Second year exhibition is fast approaching, as is the Easter break. I don’t go home for another week so I’m using the time to think about work. Thinking about the exhibition piece being interactive and allowing people to have fun with images and different sequences.
All the images were made whilst “having fun”, either generally or with photography as a medium itself. They were all taken over the past seven months and there are 65 of them in all. I’ve made an edit of around 22 for now. There are links between each image in terms of colour, content and composition, but the order can change quite easily to give new meaning. I’m yet to think of a practical way to do that online, but I like the idea of setting out this edit on a gallery wall and anyone being able to come along and change it to how they see fit. But that may not be too practical either…
I’m going to keep thinking and playing.
Last night was the preview for the Newport Survey show at the University of Wales, Newport city campus. The show is on until 20th April.
The 2012 Newport Survey exhibition represents a celebration of the project undertaken by Documentary Photography students and Graphic Design students at Newport throughout the 1980s to capture life in the city during the decade. Not least, the exhibition celebrates the connection between photography and Newport. The South Wales Argus newspaper produced a campaign publishing photos from the Newport Survey and calling on any readers who recognised themselves or others to come forward with their stories relating to the images captured. The many responses are testimony to the continuing capacity of photography to touch the lives of individuals, families and their communities.
Just when we thought ATP couldn’t get any better — it did.
Heroes were met as we gave Jeff Mangum, Phil Elverum and others our zine; we saw bands that we never thought we’d ever get to see like the Minutemen, Robyn Hitchcock, Roscoe Mitchell, Jeff Mangum himself; we saw Jason for the first time since we left for India back in December; we had drunken nights watching Community and closed-eye hallucinations during Oneohtrix Point Never; we wandered the beach at low tide in the thickest fog I’ve ever seen; we saw spontaneous, once-in-a-lifetime collaborative performances; we made lots of friends; we were attacked by seagulls; we didn’t sleep much.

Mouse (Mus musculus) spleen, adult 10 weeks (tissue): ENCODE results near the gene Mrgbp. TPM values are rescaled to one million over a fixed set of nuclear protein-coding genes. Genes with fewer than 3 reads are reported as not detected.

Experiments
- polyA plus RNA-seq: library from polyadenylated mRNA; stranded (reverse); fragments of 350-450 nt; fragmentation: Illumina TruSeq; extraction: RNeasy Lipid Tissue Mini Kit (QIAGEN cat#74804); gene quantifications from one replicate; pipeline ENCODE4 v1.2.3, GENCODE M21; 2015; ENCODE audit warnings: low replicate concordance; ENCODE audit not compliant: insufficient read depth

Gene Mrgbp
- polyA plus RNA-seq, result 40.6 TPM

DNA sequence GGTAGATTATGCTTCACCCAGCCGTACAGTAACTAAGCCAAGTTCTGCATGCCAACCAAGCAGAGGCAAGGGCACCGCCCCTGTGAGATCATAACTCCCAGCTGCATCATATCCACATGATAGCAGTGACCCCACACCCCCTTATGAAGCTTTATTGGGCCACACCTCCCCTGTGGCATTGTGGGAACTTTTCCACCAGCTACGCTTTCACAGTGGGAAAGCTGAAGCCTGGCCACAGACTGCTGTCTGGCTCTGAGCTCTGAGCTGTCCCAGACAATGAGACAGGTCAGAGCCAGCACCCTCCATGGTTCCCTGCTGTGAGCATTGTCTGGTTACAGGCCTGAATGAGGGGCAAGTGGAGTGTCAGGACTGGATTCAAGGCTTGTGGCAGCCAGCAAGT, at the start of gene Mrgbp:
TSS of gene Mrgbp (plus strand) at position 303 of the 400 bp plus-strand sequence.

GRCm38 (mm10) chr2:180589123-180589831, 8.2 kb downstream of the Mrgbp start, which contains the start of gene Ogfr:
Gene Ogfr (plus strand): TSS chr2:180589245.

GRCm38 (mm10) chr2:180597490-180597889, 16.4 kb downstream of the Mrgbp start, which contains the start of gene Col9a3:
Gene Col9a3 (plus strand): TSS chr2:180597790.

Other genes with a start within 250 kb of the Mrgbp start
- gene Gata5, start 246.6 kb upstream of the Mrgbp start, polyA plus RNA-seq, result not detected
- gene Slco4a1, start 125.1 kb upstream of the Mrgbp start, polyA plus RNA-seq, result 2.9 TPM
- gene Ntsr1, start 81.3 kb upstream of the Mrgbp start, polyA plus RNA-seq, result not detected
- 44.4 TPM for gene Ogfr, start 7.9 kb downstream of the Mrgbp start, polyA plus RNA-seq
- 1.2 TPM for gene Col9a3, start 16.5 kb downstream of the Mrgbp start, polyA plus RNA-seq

I was plagued by camera trouble over the weekend. The batteries in my flash died and I forgot to bring replacements, as well as my film camera taking a minor knock and making the shutter stick on occasion. Of all the photos I took, only half came out, which is a great shame, but nevertheless: best ATP ever.
I’m very sad we won’t be going to another one for at least a year and a half. Bring back the May ATPs.
Decided to have some fun after a rather gruelling seminar this morning. I need to get out of the habit of making the same picture of lights and crystals over and over again
But I do like them.
We went to London on Sunday to go and see the B Book Show at Ground Floor Left in Hackney. It was the second edition of a Photo Book Show organised by Kevin Beck and William Sadowski. On the Sunday, as well as having a chance to look at all the books, there was a panel discussion with “photographer Ewen Spencer, graphic designer and creator of Oodee publishing house Damien Poulain, Harry Hardie from HERE, and Self Publish Be Happy’s Bruno Ceschel”; and it was all chaired by Diane Smyth, deputy editor at the British Journal of Photography.